On September 11, 2001, four commercial planes were hijacked. Two were flown into the Twin Towers of the World Trade Center in New York City. One was flown into the Pentagon Building in Washington, D.C., and one crashed into a field in Pennsylvania. All on board the planes were killed. Thousands on the ground died.
The United Nations called the orchestrated attacks a “crime against humanity.” Then United States President George Bush, and other world leaders condemned the perpetrators as terrorists. Al-Qaeda leader, Osama bin Laden, asserted the attacks were part of a holy war, done in the name of the Islamic god, Allah.
The Al-Qaeda attacks on September 11, 2001, were not the first acts of terrorism committed in the United States or on the world scene. Terrorist attacks have been used by political and religious extremists to achieve their goals for the past several decades. In Ireland, the Irish Republican Army (IRA) has killed thousands of people in Great Britain and Ireland. In Palestine, the PLO has attacked Israeli leaders and their supporters, causing a tremendous amount of loss of life and property.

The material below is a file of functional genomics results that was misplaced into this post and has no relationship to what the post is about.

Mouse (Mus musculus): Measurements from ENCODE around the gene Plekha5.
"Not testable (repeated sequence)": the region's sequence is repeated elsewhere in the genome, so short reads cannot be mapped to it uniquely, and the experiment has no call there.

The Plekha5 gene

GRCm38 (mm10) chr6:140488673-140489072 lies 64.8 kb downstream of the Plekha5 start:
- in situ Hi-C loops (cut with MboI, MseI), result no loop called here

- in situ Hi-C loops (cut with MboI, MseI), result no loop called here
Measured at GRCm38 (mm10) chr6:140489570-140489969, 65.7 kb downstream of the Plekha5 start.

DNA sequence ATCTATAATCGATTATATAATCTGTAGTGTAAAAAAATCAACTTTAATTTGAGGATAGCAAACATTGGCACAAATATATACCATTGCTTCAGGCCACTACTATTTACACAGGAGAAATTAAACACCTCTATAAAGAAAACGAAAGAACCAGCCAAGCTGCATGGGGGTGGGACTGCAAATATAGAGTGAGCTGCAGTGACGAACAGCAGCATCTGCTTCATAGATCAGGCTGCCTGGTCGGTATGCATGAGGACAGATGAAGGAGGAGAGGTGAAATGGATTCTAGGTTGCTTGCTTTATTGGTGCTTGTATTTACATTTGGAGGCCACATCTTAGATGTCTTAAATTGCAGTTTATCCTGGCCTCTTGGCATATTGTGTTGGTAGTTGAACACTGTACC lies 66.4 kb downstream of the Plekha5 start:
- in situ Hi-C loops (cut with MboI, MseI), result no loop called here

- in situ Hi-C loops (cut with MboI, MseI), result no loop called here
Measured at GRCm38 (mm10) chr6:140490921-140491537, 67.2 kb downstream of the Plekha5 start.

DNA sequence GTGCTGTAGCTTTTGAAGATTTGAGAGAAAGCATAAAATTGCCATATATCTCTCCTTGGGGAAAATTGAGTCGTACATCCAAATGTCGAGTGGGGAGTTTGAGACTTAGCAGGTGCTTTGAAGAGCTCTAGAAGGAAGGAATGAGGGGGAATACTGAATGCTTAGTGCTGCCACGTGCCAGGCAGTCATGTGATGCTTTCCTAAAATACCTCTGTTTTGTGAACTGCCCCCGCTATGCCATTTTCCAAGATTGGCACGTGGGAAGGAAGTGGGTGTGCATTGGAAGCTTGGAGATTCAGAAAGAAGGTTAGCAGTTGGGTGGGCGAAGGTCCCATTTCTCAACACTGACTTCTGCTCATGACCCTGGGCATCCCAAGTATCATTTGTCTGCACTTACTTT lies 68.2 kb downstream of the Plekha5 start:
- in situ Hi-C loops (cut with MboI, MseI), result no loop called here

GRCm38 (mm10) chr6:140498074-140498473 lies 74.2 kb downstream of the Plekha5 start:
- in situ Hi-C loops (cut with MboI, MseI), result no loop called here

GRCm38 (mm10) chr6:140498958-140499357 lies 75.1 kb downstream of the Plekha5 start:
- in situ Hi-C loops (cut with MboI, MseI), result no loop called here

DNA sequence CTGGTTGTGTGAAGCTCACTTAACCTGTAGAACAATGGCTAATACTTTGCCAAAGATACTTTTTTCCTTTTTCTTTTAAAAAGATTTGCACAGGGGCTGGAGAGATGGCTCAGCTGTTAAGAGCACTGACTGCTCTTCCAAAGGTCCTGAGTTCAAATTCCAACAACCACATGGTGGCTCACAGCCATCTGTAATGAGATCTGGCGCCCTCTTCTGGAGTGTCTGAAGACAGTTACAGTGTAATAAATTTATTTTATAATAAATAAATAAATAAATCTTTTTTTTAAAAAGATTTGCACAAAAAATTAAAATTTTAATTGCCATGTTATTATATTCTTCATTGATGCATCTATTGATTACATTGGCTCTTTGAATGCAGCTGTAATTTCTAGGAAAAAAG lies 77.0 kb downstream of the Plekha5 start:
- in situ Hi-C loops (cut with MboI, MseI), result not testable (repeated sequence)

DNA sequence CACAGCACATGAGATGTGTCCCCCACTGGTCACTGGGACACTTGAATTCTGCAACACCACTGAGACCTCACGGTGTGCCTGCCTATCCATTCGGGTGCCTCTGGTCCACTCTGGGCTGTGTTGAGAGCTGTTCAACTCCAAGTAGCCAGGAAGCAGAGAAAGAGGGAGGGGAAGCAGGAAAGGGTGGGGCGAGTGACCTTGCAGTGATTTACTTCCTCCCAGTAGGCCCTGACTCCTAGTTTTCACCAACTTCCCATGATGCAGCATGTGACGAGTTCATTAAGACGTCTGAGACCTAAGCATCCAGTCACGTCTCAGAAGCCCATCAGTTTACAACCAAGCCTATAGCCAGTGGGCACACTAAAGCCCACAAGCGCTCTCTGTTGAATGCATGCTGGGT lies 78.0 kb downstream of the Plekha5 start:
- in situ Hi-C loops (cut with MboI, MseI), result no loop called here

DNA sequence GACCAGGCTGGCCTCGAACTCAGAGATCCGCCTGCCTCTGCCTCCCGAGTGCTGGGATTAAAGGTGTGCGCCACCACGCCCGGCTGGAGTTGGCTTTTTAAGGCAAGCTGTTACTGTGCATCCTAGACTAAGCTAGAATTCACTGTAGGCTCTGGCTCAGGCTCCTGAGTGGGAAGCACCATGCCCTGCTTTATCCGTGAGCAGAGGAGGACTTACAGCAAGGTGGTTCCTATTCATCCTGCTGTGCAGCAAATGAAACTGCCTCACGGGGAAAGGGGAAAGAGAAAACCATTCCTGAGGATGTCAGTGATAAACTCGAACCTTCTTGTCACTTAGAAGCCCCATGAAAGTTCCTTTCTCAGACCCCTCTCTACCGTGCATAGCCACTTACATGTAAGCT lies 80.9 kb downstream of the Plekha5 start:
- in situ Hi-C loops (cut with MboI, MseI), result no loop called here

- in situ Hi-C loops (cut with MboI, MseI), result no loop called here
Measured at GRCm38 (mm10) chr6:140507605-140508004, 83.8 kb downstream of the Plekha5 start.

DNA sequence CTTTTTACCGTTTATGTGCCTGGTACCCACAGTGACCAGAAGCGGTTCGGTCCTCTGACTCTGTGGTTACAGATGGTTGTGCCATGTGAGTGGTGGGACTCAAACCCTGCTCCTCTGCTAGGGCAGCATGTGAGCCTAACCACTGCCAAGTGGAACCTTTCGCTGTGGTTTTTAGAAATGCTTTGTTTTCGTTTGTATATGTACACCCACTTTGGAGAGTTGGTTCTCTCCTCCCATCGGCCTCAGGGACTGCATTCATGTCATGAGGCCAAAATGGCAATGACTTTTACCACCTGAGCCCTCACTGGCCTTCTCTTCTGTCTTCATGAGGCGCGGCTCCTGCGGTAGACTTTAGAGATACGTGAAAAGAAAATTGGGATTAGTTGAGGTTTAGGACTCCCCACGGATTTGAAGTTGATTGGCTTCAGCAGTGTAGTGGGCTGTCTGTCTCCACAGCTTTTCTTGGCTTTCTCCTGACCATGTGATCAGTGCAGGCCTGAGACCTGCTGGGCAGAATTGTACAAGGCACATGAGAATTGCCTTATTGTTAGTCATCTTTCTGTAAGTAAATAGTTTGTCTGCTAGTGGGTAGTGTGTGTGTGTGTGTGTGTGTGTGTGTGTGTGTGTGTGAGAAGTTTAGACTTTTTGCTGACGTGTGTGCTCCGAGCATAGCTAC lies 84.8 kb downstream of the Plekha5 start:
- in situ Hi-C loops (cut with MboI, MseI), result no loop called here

According to postmodernism, there is no absolute moral standard by which any act of terrorism can be condemned as wrong. Likewise, no terrorist act can be said to be just or good.
To understand the influence of postmodernism on our culture, use the internet to find statements by political leaders and/or cultural figures condemning or condoning the attacks of September 11, 2001.
- Find two statements by those condemning (against) the attacks.
- Find two statements by those condoning (for) the attacks.
- List the 4 quotes in the box below. Beside each quote identify and explain whether or not the judgment was made according to an absolute moral standard or not.
Your research should be in complete sentences and have no grammar, punctuation, or spelling mistakes. Cite the reference for each statement.